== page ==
How much do you trust your memories? Do you consider the events and perspectives you remember as gospel truth, or as more malleable, fickle things that bend and warp with time and shifting context?
The recently released film The Sense of an Ending, adapted from Julian Barnes’s Booker-winning novel, takes the second perspective. It explores the intriguing premise that our own views of our lives may be incomplete and even inaccurate. I research false memories, and so I was curious to see how the film matched up to my own understanding of how our views of our pasts do not always reflect what actually happened.
Tony Webster (Jim Broadbent) is a grumpy retiree who owns a camera repair shop in modern day London. One morning he receives a letter explaining that he has been left the diary of his closest friend from school, Adrian, who committed suicide when they were at university. The diary has been left to him by the mother of Tony’s first college girlfriend, Veronica (Charlotte Rampling). Tony never gets to read the diary because Veronica refuses to give it up. But the bequest causes him to reconnect with Veronica, and as he speaks to her, he starts to reconsider his vision of their past.
Although we do not know what Tony believes led to his friend’s suicide, as the story unfolds it becomes clear that he is very much unaware of the repercussions of an explosively emotional letter he had sent to Adrian years ago. Indeed, we watch as Tony uncovers a complex and disturbing truth in his search for the true narrative of what led to his best friend’s untimely death.
Tony’s misapprehension centres around a false memory he has concerning the letter he sent to Adrian. As Tony recounts it, the letter gave his blessing to the new relationship between Adrian and ex-girlfriend, Veronica. But he slowly learns that the letter he wrote was instead a slur to his friend’s betrayal for engaging in a relationship with Veronica after their own break up. The letter, it transpires, led to a series of events that ended in Adrian’s suicide.
So Tony has a distorted view of his life and history. Extensive research in the field of memory distortion has shown that memories do indeed tend to alter, fade, and undergo transformation over the course of time.
We all have our own narratives of life. You have a “version” of that life that is a story you tell to yourself and others, about what your life has been. But it is only that, a story, and it is just one version of a possible number of stories. Tony realises that the version of his life that he has told himself is based on a recollection of an event that is inherently wrong. He comes to realise that the distortion of memory can change anything and everything that he had believed true for so long.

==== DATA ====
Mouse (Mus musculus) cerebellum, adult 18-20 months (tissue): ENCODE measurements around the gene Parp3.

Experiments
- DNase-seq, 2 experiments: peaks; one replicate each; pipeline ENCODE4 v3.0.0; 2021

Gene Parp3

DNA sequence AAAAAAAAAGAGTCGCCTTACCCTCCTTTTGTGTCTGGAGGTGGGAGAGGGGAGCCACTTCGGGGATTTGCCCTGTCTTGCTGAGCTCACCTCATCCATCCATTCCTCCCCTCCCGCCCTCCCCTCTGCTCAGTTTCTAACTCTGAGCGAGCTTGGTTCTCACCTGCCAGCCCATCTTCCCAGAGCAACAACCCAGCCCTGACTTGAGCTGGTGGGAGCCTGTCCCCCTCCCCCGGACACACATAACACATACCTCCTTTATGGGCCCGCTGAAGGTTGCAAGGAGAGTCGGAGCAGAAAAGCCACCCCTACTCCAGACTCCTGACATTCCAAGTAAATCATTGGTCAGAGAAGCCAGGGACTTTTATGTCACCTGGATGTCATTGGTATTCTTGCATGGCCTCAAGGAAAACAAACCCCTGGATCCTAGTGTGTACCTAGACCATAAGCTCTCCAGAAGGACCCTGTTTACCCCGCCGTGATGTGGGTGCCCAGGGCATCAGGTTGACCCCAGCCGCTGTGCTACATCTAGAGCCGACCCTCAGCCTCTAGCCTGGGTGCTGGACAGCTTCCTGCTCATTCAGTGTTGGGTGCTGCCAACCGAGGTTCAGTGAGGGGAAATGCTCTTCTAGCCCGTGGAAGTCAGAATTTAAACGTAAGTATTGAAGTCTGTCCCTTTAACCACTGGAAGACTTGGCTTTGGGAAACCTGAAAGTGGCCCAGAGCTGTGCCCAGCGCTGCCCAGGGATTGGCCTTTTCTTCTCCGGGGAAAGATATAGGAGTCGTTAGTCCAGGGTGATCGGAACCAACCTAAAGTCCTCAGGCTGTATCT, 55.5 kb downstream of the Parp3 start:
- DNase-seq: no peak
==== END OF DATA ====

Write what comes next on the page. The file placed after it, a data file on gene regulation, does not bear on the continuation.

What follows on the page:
Tony’s mistakes are the mistakes of a fallible memory system. Fallible not just because we forget information (errors of omission) but because we also “remember” things that did not happen (errors of commission). This can be a simple case of misremembering, for example, that we had eggs for breakfast when in fact we had cereal, or sometimes, more seriously, mistakenly remembering entire events that never happened.
Memory distortions in humans may occur simply with the passage of time. This is partly because, over time, memories typically become less episodic (highly detailed and specific) and more semantic (more broad and generalised), as the information is repeatedly retrieved and re-encoded in varying contexts.
Bone chips and dinosaurs
We do this not because memory is fundamentally flawed but because it is reconstructive. That is, our memory of events is not a verbatim playback of what happened. Rather, it’s a reconstruction based on the retrieval of some stored remnants of the original experience that may have persisted in memory, along with our conceptual framework for other similar previous experiences, that serves to make the memory coherent.
Ulric Neisser, the “father of cognitive psychology”, famously likened memory retrieval to palaeontology, writing in 1967: “Out of a few stored bone chips, we remember a dinosaur.” Put simply, if we think an event should have happened in a certain way on the basis of our previous experiences, we are likely to think that the event did indeed happen this way. So memory is not simply a recording of the past. It is a deliberate piecing together of retrieved information in an effort to make sense of the past. And so efforts to recollect memories can turn out to be fatal if the recollected memories prove fallible.
But why is memory like this? Such a reconstructive memory system is designed to be very adaptive. It is likely that memory evolved not as a system that retains verbatim information about past experience but rather one that helps us understand, experience, and interpret the world around us. It works well for what it is intended: guiding current and future behaviour.
This latter point is an important one to understand when it comes to Tony. His false narration of this historical event has likely protected him from facing possible blame for his friend’s suicide. We can avoid thinking about events that may be seen as traumatic to the self, and we can direct our attention to other competing thoughts to suppress the memory for the event. A faulty or false memory has led Tony’s individual history and narrative to be imperfect. The Sense of an Ending demonstrates that when the self is constructed from memories, the self can be a false self, based on beliefs and memories that do not accurately represent the past.
That’s not to say that we should all consider our life narratives as inherently false, based on a faulty memory system. But because of the constructive nature of memory, we should consider that what we end up remembering is not always what we actually witnessed happening.
About The Author
Lauren Knott, Senior Lecturer in Psychology, City, University of London